A few mornings ago, I awoke yearning for the real deal breakfast, one that included a large stack of fluffy, cinnamon-y slabs of French toast or maybe light, puffy pancakes drizzled — or even better, dripping — with real maple syrup. I had dreamt of this breakfast throughout interterm, a period bereft of pancakes, waffles and French toast.
Originally, I had planned on going to the Lone Wolf, a casual and comfortable breakfast and lunch café that is conveniently situated on the edge of town. I had anticipated sitting in a booth or at the bar and enjoying multiple cups of coffee while reveling in a plate of French toast. It was going to be amazing, until my breakfast buddy ruined everything. Due to the Lone Wolf’s proximity and convenience, he had dined there multiple times over interterm and now found himself desiring something fresh.
Feeling surprisingly accommodating, I acquiesced. As we fired ideas back and forth, I remembered how my freshman roommate had adored these sandwiches she had gotten from the Loose Goose, a café in town open from 7 a.m. – 6 p.m. Monday through Friday, 8 a.m. – 4 p.m. on Saturday, and 11 a.m. – 6 p.m. on Sunday. I recalled her raving about some avocado sandwich and that her boyfriend had even had them delivered on special occasions (delivery is available Monday-Friday from 11 a.m. – 3 p.m.). I had never visited the Loose Goose, partially because I had no idea where it was but more likely because I had forgotten about its existence until that moment.
Although we drove to the Loose Goose, I would say that it is a reasonable and pleasant walk from campus, only two minutes beyond Starbucks. Were it not for the spears of frigid wind that somehow pierce all of my warm clothes and the practice that my breakfast bud had in 2 hours time, we might have walked.
Upon reaching the Loose Goose, we rushed through the door, seeking sanctuary from the cold. While slowly stripping away our heavy winter gear, we inspected the cheerful and blissfully warm café. To my left, I found a massive chalkboard neatly listing the numerous sandwiches available, and below it stood an open-faced refrigerator containing prepared meals and baked treats such as chai tea muffins. A second chalkboard listed the salads available, while a third, visible once we had stepped towards the counter, revealed the breakfast sandwiches. Other signs advertised such fare as homemade macaroni and cheese, daily soups such as French onion and vegetable chili, and smoothies. A quick glance to my right (I couldn’t stop looking at the boards as I tried to choose an exciting and delectable sandwich) revealed a bright, cheery room that was filled with tables and chairs for customers but was small enough to feel intimate and homey as light streamed through enormous windows lining two sides of the room. Paintings of a loose goose playing a saxophone adorned another wall.
I whipped my gaze back to the sandwiches but caught a glimpse of another board as I did so, this one listing such beverages as cappuccinos, lattes and smoothies. As I perused the breakfast sandwich board and carefully analyzed each option, I appreciated their simplicity: I didn’t feel overwhelmed trying to decide if some component of a sandwich might actually taste good with the rest of the ingredients. A few of your options are the Lucille — egg, sausage and cheese; the Count — egg, cheese and bacon; and the Coltrane — egg, cheddar and turkey. None of these sandwiches costs more than $4. Thankfully, the young woman behind the register waited patiently and answered our questions with ease as I slowly weighed each option, finding myself as indecisive as ever. I finally went with another less-than-$4 option—the Solo, which contains simply an egg and cheese.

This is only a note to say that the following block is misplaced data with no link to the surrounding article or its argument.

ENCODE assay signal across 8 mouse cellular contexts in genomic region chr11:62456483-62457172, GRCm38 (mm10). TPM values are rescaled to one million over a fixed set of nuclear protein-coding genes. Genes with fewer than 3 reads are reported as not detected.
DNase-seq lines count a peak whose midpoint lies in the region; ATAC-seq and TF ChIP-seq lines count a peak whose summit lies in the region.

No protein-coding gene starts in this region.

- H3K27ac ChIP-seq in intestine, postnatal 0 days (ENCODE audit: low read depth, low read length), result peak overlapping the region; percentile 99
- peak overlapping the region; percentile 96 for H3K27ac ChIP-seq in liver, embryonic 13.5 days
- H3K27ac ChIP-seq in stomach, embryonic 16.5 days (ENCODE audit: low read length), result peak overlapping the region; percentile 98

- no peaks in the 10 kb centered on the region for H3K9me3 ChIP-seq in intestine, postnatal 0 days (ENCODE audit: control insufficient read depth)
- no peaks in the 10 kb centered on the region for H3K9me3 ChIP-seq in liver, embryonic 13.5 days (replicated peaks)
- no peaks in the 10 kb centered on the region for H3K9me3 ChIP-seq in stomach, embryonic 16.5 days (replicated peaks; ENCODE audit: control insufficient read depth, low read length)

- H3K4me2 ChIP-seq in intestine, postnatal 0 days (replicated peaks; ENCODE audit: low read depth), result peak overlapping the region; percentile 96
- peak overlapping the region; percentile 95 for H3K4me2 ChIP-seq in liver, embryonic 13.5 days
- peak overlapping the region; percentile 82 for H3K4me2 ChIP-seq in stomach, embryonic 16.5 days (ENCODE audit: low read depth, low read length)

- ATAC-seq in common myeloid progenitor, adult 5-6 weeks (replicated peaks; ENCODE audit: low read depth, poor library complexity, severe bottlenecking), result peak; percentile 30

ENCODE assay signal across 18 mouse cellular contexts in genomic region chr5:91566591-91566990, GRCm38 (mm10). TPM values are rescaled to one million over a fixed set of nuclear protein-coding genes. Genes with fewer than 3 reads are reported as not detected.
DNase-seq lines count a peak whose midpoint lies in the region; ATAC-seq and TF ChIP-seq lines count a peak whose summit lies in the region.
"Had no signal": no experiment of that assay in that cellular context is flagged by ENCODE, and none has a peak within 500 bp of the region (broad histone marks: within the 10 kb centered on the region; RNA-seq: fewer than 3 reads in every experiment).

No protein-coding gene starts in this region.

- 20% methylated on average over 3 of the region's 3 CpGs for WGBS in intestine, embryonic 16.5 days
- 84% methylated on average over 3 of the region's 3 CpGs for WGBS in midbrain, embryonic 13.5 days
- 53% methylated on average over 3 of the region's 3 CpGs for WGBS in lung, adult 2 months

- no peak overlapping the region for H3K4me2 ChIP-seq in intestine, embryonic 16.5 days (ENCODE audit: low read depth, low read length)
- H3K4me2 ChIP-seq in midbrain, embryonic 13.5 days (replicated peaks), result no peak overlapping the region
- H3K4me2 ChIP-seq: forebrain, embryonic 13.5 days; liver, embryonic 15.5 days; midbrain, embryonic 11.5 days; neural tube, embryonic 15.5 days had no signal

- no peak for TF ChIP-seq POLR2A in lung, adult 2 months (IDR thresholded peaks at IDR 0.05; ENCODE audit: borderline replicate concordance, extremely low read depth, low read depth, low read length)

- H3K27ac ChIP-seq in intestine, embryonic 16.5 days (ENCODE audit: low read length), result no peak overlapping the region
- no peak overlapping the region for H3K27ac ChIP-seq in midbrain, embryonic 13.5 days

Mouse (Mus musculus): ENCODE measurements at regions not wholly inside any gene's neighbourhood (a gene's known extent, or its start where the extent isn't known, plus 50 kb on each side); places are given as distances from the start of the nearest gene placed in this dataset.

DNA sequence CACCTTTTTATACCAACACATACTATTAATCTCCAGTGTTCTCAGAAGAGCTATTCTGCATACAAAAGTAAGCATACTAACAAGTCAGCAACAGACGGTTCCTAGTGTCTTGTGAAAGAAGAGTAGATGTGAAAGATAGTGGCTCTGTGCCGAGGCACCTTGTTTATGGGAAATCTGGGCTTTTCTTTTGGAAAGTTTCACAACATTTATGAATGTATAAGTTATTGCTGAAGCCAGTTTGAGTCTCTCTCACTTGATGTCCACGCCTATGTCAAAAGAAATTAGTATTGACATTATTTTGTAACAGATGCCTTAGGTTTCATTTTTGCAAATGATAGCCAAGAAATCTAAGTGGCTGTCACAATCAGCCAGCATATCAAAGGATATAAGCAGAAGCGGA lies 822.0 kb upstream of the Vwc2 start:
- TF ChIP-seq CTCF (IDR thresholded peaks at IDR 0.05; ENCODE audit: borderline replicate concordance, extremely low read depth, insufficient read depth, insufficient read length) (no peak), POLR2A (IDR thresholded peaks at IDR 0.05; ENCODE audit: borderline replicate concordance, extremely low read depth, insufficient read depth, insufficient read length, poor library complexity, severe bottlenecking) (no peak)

After finally ordering our meal, we set our heap of winter clothing on two chairs at a bar facing one of the windows and wandered over to fill our cups with organic and Fair Trade coffee. Soon we were people-watching as we sipped steaming caffeine and listened to the jazz music playing softly throughout the café. After a few minutes of almost painful anticipation, we heard our names.
My stomach grumbled as I walked briskly back to my seat with the paper-lined basket containing my sandwich. With the first bite, I realized that I needed to thank my breakfast bud for insisting we try someplace new. I didn’t care about the pancakes I had craved because these sandwiches were perfect: the heat of the egg had melted the cheese, creating a savory mix of creamy cheese and fluffy scrambled egg that held together with each bite, never crumbling away and falling out of my sandwich.
I say sandwiches because I had to try my buddy’s choice, the Big Band, which is comprised of an egg, smoked salmon, Muenster and scallion cream cheese. I was amazed. His Big Band was on gluten-free bread, but I couldn’t have told you that there was a difference. I had my sandwich on toasted multigrain bread, chosen from a list of whole wheat, ciabatta roll, French baguette and other breads, including the gluten-free option.
Throughout the meal, we agreed that we had made quite the discovery. Since that first breakfast, we have visited the Loose Goose four times. I like this restaurant because it is friendly — some customers are on a first-name basis with the staff — and it has options for diners of all types. Plus, as my breakfast bud realized upon seeing the cookies lining the counter, the Loose Goose is a café by day but Sugar Jones by night. So, if you want a tasty and unique sandwich for breakfast or lunch, consider the Loose Goose Café.